Yesterday, the Santa Monica City Council voted to back rules that would block full time vacation rentals in Santa Monica. The proposed new rules would eliminate full time vacation rentals in Santa Monica while also placing new regulations on AirBnB type rentals. Apparently, the City of Santa Monica expressed concern about the scarce availability of apartment rentals and placed blame for that scarcity on the increase in vacation rental type properties. Housing advocates argued that the limited number of apartments are being taken off the residential apartment rental market so that they can be rented out to tourists at a highly nightly basis, thereby creating a long term housing shortage.
According to today’s Los Angeles Times article, the Santa Monica city staff found about 1700 vacation rentals advertised in Santa Monica for short term rentals and Santa Monica estimated that about 1400 of them would be banned under the new regulations the Santa Monica City Council is backing. The proposed new rules would still allow “home-sharing”, which involves renting out a room or rooms while the owner also stays in the rental. These limited rentals would still have to pay the 14% transient occupancy tax.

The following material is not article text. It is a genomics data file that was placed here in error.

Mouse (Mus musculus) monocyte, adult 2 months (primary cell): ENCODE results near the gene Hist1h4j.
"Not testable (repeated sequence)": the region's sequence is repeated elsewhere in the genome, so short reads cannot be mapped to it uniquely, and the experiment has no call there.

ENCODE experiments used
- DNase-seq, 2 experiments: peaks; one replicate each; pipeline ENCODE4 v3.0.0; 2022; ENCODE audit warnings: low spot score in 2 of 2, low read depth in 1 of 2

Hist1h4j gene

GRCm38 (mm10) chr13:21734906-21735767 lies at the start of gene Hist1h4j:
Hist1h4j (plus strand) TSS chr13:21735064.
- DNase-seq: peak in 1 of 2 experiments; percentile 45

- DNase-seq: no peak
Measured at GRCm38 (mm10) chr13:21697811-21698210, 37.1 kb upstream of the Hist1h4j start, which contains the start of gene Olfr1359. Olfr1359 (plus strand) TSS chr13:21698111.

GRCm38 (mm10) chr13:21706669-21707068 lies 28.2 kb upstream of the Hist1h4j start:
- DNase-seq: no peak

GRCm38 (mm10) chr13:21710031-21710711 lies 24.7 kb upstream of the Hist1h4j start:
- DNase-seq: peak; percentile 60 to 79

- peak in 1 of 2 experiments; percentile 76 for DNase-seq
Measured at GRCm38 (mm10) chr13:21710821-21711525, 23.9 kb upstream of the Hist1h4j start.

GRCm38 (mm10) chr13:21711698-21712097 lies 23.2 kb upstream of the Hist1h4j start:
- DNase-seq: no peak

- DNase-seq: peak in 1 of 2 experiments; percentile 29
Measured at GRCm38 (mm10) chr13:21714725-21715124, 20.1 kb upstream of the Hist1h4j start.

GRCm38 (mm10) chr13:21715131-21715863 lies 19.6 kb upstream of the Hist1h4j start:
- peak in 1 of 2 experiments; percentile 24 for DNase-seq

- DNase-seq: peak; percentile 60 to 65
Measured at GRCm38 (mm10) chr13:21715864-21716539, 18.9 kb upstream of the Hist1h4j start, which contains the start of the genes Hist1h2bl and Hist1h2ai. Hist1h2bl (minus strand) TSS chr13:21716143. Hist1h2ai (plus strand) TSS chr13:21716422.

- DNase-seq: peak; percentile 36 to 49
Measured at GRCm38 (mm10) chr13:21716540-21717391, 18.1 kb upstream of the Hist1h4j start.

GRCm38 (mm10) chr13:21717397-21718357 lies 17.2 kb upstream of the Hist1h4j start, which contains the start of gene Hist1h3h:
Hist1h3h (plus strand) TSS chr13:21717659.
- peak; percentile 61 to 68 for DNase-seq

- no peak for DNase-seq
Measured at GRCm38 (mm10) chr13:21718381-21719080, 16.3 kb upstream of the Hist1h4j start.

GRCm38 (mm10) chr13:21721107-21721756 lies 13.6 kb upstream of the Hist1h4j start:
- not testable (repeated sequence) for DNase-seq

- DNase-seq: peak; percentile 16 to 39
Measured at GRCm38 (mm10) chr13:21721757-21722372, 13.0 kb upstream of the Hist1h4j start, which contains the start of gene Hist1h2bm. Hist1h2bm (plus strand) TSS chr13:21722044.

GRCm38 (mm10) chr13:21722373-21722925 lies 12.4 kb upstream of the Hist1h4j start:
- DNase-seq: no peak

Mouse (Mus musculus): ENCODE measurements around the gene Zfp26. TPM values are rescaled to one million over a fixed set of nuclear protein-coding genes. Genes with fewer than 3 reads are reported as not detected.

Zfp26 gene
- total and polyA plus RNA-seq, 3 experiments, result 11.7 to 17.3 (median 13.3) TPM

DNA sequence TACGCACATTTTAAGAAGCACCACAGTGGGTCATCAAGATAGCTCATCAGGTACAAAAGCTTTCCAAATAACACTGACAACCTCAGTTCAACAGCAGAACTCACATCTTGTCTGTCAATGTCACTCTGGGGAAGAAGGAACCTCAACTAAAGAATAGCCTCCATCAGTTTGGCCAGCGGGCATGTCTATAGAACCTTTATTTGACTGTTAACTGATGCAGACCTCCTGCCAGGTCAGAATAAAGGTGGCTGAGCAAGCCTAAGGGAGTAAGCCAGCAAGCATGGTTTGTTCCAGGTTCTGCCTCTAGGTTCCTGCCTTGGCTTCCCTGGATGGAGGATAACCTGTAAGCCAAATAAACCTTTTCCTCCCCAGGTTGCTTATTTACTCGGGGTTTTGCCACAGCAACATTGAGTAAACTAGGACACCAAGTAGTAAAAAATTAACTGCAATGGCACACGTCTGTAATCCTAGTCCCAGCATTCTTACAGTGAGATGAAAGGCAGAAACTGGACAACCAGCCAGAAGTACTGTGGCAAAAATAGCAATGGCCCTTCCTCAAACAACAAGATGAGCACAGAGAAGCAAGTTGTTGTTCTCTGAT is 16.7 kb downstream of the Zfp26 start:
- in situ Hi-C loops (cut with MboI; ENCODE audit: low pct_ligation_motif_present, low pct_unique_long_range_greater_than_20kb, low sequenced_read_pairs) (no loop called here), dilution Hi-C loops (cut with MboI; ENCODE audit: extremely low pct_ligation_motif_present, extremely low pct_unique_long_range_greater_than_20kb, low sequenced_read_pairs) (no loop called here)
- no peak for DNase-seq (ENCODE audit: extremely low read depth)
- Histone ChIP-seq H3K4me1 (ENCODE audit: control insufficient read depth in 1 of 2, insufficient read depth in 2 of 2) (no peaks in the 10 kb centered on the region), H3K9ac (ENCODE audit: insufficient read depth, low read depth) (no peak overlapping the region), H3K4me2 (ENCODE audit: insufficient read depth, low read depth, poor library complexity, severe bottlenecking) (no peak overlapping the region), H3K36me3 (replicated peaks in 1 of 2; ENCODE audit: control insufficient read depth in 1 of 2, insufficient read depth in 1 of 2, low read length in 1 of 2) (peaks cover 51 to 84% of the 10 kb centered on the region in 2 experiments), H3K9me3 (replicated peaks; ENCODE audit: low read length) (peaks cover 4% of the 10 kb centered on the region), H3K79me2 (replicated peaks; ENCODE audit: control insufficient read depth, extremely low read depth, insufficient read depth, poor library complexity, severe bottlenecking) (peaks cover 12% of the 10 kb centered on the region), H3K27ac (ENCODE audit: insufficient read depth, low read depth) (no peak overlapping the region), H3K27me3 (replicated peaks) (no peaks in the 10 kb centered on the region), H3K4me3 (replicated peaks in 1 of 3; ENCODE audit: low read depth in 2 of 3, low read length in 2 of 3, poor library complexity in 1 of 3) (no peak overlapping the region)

This is an interesting move because it cuts against Santa Monica’s ability to bring additional tourist dollars into its budget by doing away with the income it would receive from the 14% tax on the other 1400 or so rental units in Santa Monica. Such rules also limit rental income that many vacation rental owners rely upon in order to meet their property’s monthly and yearly financial obligations. In the internet market of today where virtually everything is rentable, we think this is a step backwards. The income produced by these rental incomes is tremendous and Santa Monica could use this income to reinvest in city resources and even into its own housing programs. In general, the law disfavors making property less marketable and these new rules may interfere with an real property owner’s bundle of rights that they typically have with property ownership.
Unfortunately, according to the Los Angeles Times article, no representative of AirBnB, Homeaway or VRBO attending the meeting yesterday. That said, yesterday Carl Shepherd, the co-founder of Homeway stated “this law is the equivalent of a 3 year old closing their eyes and saying, ‘I want it to go away'” because he thinks the proposed laws will be hard to enforce.
We will be watching this issue closely as this battle is looming in more and more cities nationwide.